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Customs urged to move online

Trucks queue down a street on the outskirts of Phnom Penh in 2013. Cargo shipments across Cambodia’s land borders could become more efficient if customs authorities were to adopt online registration.
Trucks queue down a street on the outskirts of Phnom Penh in 2013. Cargo shipments across Cambodia’s land borders could become more efficient if customs authorities were to adopt online registration. Hong Menea

Customs urged to move online

Customs authorities should work quickly to adopt an envisioned online registration system for cross-border cargo shipments that would expedite delivery and cut out pesky middlemen who tack on unofficial fees, Transport Minister Sun Chanthol said yesterday.

“Online registration is important because right now for the trucks crossing the border [everything is] done manually,” he said. “Eventually this will be shifted online so that shipments crossing from Vietnam, Laos and Thailand can cross easily.”

The minister’s comments came during a workshop for the development of a National Logistics Council, a program spearheaded by the Ministry of Public Works and Transport (MPWT) and given the greenlight by Prime Minister Hun Sen that seeks to create a coordinated plan for lowering the Kingdom’s high logistics costs.

Chanthol said the government’s plan to implement an online customs registration, along with other online initiatives for vehicle registration and driver’s licence applications, aimed at boosting the Kingdom’s low ranking on the World Bank’s Logistics Performance Index (LPI).

Cambodia’s overall LPI ranking improved from 83 to 73 from 2014 to 2016 on improved timeliness and ease of exports. However, scores for infrastructure and customs environment fell over the course of two years.

Chanthol is looking to lift Cambodia’s rankings.

“We have reformed the ministry to make it better because we are not happy with our score and need to improve on the World Bank’s index,” he said. “Logistics is still more expensive in Cambodia compared to our neighbouring countries.”

Speaking to the Post, he said that if adopted, an online strategy for cross-border trade would reduce the unofficial fees that companies operating in Cambodia’s logistics sector have continually claimed are hampering competitiveness and delaying shipments.

“We need to provide the sector with an efficient structure,” he said. “Online registration would cut down and reduce unofficial payments caused by middlemen at the borders.”

Sin Chanthy, president of the Cambodia Freight Forwarders Association (CamFFA), said any measure that cut out these troublesome middlemen would be a welcomed step.

“Cambodia’s high [logistics] costs will continue to be a problem until unofficial fees and informal payments are wiped out,” he said. “The problem with unofficial fees means that we can’t fully register our costs with the tax department when asking for a rebate.”

He added that compliant companies were already subject to 20 percent profit tax and unofficial payments continue to “eat into our profits”.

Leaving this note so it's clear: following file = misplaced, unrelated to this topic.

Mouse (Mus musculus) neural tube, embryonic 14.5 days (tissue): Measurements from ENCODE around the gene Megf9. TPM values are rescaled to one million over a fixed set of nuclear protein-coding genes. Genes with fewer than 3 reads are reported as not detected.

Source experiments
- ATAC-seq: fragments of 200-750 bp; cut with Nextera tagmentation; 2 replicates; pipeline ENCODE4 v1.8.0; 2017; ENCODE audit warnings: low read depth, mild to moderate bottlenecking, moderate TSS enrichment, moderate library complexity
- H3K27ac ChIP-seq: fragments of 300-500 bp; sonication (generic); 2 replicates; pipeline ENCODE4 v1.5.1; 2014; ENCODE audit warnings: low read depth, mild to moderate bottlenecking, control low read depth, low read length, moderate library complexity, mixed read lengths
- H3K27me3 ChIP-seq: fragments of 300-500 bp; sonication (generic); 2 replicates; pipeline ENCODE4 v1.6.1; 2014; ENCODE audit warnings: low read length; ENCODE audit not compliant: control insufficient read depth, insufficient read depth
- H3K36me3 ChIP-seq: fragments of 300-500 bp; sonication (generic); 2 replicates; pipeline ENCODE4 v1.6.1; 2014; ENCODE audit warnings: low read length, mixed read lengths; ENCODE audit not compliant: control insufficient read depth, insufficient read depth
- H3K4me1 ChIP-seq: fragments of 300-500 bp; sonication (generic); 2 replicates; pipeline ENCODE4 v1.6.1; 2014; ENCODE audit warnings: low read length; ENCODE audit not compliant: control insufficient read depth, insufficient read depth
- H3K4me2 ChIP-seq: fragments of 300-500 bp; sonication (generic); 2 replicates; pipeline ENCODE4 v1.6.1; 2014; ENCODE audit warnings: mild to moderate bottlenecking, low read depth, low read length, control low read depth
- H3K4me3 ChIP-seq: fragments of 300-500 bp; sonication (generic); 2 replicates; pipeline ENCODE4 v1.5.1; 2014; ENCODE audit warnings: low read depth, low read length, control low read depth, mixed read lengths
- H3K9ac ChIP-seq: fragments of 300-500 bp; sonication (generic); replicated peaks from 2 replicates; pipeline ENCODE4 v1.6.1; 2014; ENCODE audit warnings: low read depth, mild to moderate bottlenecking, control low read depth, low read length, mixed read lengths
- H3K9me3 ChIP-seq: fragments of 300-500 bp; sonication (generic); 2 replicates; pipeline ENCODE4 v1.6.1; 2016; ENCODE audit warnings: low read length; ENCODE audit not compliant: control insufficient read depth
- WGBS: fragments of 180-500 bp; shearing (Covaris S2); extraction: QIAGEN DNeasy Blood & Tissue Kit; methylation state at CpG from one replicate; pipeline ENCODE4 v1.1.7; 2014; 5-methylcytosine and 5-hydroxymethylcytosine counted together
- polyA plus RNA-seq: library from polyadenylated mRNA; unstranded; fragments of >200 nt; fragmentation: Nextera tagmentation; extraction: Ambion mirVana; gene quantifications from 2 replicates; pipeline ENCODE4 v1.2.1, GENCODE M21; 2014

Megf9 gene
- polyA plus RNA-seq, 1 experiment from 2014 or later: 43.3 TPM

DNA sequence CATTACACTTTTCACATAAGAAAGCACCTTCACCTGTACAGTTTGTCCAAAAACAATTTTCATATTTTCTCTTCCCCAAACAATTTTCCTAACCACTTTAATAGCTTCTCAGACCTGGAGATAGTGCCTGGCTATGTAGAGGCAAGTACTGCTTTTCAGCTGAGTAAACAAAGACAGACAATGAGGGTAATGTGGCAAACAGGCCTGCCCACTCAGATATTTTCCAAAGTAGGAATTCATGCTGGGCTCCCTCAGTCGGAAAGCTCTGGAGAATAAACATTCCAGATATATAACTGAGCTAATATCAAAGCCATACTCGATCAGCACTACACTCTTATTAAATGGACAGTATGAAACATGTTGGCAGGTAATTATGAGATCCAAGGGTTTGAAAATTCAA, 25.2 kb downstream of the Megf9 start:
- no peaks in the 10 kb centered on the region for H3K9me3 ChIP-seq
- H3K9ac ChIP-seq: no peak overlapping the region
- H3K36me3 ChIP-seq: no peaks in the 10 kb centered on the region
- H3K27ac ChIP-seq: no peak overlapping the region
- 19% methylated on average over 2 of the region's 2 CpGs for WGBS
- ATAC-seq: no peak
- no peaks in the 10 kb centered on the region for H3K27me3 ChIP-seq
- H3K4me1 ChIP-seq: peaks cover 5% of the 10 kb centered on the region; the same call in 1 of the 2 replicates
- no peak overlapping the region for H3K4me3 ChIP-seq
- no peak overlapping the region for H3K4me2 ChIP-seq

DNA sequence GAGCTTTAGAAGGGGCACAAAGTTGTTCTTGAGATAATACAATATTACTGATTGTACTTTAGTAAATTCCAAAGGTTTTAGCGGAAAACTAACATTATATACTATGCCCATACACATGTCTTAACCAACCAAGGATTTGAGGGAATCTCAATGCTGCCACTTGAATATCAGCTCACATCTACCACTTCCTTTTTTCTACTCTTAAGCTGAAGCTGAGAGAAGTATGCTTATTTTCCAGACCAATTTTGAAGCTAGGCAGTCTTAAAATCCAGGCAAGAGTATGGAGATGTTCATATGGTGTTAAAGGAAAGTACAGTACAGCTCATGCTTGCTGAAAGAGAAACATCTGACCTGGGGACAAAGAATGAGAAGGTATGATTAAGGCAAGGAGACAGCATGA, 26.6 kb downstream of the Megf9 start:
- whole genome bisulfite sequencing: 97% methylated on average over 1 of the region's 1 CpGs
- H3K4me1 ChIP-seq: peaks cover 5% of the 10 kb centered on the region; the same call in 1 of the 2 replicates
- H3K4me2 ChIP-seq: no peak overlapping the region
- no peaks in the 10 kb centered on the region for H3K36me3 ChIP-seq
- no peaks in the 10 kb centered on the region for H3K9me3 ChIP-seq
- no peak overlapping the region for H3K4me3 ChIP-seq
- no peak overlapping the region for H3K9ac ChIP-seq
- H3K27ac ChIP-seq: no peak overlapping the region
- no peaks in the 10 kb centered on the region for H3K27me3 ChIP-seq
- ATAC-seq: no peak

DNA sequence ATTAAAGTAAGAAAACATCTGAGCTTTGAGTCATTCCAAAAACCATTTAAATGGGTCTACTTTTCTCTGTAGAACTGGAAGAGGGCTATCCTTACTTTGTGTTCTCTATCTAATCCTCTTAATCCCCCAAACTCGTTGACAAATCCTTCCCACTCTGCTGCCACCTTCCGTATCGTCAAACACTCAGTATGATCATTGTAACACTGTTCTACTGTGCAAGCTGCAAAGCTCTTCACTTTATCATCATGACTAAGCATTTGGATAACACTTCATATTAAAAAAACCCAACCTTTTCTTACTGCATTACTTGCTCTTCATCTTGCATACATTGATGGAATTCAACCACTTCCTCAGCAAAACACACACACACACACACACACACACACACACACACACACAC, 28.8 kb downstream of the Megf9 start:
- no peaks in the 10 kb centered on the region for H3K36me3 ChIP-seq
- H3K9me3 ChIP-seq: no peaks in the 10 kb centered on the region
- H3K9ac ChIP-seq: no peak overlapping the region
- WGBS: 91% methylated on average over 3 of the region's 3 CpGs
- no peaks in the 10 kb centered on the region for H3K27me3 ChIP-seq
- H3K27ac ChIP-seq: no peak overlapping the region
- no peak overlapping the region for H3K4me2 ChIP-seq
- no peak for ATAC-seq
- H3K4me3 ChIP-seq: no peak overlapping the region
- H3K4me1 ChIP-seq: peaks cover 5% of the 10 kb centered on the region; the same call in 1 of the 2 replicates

Pha Eng Veng, director of technical department at the General Department of Customs and Excise, said that while online customs registration would help, it would be difficult to adopt such a system until the government passes its long-awaited e-commerce law.

“Until we have an e-commerce law that can facilitate payments and handle electronic documents, customs officials will stay have face-to-face problems,” he said.

Nevertheless, he said that the customs department was developing a separate online pre-arrival customs clearance system and continually updating its procedures and informing border-control agents of new regulations.

While he said online registration had its advantages, the current basic system the department employs is rarely used by customs brokers, and officials must still inspect individual inventories crossing the border.

Ruth Banomyong, an associate professor at Thammasat Business School in Thailand and a consultant hired by the World Bank to help Cambodia develop its National Logistics Council, said that an online customs clearance initiative was “just one piece of the puzzle” in solving Cambodia’s high cost for logistics.

“Cambodia needs to create a comprehensive strategy that takes into account all aspects of logistics,” he said. “Currently what we see is that the import process is not the same as the export process, which is relatively easy.”

Banomyong said companies operating in the time-sensitive logistics sector are often pressured into paying bribes to avoid delays.

“Logistics companies need baseline reliability because they make promises to clients,” he said. “It is not good to have things held by the customs department for two to five days when you can pay a large amount in unofficial payments to get it across the border in a couple of hours.”

While he believed that developing a comprehensive strategy was greatly needed for Cambodia to remain competitive, and that various countries in ASEAN have developed government-led plans with mixed results, Cambodia appeared to be approaching a strategy undertaken from the institutional side.

“What is interesting is that Vietnam has focused on developing a national logistics master plan while here they are coming from the institutional side first like Thailand did,” he said. “But really these things should operate hand-in-hand.”

Massimiliano Cali, World Bank’s senior economist for Indonesia, said experiences in other countries have shown that to be effective, Cambodia will need a comprehensive logistics strategy backed by the full weight of the law.

“In Indonesia, a plan was enforced with limited resources and port operators were unwilling to give up their monopoly,” he said. “So any plan needs to have enough power to tackle vested interests that typically resist reforms.”

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